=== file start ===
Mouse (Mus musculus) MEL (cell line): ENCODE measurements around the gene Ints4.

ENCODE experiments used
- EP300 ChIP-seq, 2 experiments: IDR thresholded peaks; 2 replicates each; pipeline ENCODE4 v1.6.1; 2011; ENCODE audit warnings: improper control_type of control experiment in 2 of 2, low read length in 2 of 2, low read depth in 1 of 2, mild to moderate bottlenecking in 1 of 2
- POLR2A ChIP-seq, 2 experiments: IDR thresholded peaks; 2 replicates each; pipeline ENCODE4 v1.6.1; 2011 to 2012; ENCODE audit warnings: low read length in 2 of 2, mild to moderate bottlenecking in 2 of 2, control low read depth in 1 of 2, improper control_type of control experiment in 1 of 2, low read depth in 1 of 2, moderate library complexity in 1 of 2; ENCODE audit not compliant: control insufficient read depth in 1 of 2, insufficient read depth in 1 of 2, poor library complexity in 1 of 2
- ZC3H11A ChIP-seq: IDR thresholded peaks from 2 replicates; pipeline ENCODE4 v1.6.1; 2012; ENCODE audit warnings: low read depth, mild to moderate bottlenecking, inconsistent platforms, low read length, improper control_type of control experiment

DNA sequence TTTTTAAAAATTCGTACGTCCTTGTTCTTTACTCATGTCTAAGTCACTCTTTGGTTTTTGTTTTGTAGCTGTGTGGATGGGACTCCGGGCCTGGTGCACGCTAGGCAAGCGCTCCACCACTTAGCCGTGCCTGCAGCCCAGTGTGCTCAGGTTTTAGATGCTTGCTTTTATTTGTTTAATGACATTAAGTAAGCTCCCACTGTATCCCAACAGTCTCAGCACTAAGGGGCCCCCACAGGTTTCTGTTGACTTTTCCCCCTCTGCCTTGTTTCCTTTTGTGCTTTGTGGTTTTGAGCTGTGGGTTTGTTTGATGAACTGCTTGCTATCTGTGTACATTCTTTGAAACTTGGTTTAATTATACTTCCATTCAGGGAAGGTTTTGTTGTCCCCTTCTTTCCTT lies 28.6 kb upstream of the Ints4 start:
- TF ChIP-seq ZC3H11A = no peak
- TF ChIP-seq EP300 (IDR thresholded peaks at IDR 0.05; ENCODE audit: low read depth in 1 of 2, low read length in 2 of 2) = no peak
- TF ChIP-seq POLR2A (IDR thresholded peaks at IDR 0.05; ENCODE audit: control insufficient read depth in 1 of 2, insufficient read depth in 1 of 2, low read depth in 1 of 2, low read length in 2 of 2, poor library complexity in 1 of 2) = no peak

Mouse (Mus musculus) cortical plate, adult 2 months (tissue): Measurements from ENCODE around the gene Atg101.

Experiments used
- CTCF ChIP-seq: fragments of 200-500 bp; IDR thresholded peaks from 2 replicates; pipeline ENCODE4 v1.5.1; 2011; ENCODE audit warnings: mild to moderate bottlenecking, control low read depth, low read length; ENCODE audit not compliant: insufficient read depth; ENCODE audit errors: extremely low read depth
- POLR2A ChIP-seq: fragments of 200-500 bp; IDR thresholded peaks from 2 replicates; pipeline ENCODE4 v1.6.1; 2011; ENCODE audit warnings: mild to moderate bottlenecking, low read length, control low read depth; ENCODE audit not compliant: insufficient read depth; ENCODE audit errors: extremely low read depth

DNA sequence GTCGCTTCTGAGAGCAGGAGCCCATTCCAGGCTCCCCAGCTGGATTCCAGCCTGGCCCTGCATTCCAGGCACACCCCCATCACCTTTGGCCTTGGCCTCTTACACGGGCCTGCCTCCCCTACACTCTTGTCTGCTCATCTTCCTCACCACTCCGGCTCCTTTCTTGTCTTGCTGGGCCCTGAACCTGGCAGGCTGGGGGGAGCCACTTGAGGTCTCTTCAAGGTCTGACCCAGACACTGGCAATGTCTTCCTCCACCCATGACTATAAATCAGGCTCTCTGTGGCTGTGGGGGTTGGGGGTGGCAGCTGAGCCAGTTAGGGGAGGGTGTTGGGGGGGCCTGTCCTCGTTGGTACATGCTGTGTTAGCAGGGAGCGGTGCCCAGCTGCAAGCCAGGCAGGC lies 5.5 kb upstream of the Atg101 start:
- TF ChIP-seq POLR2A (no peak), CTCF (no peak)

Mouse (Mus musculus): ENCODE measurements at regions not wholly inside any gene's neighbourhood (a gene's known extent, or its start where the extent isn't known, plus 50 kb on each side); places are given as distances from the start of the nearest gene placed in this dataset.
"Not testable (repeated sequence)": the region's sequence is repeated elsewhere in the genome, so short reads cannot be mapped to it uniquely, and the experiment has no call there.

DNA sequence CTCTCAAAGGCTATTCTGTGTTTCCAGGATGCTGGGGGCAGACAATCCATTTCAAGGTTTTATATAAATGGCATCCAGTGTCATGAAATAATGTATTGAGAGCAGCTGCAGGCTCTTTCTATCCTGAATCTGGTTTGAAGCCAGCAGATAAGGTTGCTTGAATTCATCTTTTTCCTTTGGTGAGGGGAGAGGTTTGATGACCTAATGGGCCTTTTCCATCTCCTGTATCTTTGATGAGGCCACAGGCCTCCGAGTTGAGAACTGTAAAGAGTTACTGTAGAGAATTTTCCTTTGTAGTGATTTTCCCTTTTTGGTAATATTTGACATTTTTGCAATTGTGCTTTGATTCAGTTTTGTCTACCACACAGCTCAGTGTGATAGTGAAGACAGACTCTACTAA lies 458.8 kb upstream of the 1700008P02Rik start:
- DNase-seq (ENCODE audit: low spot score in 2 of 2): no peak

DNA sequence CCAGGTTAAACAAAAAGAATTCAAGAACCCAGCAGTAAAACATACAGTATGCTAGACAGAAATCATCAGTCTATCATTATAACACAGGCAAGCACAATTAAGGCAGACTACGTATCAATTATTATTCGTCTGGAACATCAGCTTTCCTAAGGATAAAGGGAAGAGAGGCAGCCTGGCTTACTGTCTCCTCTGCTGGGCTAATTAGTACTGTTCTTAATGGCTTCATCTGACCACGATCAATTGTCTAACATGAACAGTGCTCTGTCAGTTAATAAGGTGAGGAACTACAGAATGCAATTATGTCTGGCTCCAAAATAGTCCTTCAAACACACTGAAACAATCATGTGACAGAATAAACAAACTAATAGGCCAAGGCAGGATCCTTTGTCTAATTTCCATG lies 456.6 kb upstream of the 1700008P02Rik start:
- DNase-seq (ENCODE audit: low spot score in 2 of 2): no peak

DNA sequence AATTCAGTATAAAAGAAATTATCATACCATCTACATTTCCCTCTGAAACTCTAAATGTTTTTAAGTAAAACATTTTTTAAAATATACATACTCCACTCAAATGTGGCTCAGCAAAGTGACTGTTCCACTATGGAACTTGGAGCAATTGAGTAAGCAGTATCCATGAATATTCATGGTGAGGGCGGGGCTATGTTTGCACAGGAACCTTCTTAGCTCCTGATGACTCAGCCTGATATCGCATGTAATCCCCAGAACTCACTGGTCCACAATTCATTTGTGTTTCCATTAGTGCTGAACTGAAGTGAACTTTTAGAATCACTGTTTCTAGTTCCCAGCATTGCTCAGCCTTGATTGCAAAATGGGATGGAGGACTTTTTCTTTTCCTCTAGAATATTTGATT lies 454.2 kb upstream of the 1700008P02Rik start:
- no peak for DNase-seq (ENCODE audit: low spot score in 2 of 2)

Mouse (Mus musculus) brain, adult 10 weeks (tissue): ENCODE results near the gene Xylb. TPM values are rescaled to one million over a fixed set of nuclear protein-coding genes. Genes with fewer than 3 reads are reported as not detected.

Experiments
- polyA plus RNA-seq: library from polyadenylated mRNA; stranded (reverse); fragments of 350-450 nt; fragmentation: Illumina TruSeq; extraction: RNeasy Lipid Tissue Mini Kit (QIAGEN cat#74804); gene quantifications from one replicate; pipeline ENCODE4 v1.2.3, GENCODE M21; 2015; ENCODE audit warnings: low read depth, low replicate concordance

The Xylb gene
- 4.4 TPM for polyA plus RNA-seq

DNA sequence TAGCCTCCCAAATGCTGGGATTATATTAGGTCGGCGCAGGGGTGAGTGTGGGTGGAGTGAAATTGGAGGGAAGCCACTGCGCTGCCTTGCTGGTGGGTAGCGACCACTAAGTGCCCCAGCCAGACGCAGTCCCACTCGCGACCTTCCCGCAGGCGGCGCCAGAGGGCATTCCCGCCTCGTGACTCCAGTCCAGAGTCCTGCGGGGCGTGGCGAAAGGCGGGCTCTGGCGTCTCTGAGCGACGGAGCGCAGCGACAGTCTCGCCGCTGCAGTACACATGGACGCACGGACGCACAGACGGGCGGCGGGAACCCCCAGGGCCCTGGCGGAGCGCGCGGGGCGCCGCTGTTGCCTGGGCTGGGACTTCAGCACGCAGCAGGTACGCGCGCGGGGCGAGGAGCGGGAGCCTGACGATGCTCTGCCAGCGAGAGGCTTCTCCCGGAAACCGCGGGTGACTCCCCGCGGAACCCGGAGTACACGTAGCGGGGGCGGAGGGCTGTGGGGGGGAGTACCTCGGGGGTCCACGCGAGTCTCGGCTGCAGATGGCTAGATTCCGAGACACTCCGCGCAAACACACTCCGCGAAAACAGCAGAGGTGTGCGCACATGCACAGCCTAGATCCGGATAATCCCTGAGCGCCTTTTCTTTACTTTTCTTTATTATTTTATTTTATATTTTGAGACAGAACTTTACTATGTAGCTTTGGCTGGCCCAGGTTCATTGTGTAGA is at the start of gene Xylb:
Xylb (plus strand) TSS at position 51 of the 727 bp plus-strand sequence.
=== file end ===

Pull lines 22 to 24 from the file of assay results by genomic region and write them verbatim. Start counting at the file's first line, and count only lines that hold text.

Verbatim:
DNA sequence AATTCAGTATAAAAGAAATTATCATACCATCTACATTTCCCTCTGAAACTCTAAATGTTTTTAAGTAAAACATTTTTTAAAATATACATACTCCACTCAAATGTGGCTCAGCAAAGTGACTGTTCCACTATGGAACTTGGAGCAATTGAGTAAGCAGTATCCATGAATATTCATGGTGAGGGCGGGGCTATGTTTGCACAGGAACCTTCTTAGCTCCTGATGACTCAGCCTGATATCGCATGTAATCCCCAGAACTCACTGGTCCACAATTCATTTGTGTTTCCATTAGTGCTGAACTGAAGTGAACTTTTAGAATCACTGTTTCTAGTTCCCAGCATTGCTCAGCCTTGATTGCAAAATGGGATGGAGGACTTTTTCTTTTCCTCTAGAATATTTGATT lies 454.2 kb upstream of the 1700008P02Rik start:
- no peak for DNase-seq (ENCODE audit: low spot score in 2 of 2)

Mouse (Mus musculus) brain, adult 10 weeks (tissue): ENCODE results near the gene Xylb. TPM values are rescaled to one million over a fixed set of nuclear protein-coding genes. Genes with fewer than 3 reads are reported as not detected.